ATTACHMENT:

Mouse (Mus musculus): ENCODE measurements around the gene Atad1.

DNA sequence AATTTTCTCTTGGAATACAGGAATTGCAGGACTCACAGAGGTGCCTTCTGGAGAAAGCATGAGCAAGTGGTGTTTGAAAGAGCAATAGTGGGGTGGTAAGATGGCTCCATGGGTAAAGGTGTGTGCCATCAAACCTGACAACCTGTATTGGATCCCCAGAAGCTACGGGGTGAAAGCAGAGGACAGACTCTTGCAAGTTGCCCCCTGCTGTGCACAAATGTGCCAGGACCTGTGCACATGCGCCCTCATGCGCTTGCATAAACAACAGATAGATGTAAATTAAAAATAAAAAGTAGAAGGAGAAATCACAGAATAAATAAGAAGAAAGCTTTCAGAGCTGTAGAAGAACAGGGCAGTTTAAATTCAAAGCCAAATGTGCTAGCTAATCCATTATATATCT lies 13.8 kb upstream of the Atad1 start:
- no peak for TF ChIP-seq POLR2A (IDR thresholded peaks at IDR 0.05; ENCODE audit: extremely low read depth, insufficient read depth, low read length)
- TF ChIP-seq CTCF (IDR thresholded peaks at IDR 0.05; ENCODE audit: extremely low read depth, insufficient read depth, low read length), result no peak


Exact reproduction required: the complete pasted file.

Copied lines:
Mouse (Mus musculus): ENCODE measurements around the gene Atad1.

DNA sequence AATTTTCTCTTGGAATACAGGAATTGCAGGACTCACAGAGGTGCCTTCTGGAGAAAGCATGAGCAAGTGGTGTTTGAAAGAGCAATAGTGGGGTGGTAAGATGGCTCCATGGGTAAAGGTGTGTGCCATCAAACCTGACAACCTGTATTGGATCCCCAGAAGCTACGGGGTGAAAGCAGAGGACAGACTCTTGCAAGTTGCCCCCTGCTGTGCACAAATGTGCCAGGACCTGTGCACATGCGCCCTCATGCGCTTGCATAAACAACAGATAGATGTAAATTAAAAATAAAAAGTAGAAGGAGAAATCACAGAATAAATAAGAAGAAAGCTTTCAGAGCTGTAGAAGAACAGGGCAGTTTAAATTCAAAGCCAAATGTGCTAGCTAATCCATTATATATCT lies 13.8 kb upstream of the Atad1 start:
- no peak for TF ChIP-seq POLR2A (IDR thresholded peaks at IDR 0.05; ENCODE audit: extremely low read depth, insufficient read depth, low read length)
- TF ChIP-seq CTCF (IDR thresholded peaks at IDR 0.05; ENCODE audit: extremely low read depth, insufficient read depth, low read length), result no peak